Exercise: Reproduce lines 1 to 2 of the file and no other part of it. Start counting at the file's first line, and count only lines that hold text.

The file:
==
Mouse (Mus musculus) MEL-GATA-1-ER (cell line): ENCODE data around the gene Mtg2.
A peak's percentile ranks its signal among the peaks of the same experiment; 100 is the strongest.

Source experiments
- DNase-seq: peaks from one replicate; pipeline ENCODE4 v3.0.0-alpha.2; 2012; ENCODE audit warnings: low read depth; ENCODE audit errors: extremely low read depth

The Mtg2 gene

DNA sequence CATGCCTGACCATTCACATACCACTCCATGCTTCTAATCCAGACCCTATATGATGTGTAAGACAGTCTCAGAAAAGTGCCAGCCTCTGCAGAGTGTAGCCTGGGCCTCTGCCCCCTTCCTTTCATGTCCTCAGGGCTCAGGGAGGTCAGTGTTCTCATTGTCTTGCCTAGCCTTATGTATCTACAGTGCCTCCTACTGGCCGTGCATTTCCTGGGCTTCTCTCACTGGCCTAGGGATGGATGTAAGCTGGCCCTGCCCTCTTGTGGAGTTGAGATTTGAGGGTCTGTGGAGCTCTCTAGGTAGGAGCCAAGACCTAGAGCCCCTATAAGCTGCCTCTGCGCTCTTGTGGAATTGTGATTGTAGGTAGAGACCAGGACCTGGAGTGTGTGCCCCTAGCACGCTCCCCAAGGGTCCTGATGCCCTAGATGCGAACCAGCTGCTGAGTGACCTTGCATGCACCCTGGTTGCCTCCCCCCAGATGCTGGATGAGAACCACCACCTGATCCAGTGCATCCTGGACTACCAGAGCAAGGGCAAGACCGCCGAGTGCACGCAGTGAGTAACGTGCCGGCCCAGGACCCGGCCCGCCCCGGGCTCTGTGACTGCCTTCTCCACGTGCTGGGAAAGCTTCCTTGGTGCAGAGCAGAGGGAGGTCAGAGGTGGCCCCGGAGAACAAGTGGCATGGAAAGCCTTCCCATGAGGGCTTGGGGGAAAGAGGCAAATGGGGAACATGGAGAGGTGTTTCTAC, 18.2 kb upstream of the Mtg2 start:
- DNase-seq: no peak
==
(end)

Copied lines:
Mouse (Mus musculus) MEL-GATA-1-ER (cell line): ENCODE data around the gene Mtg2.
A peak's percentile ranks its signal among the peaks of the same experiment; 100 is the strongest.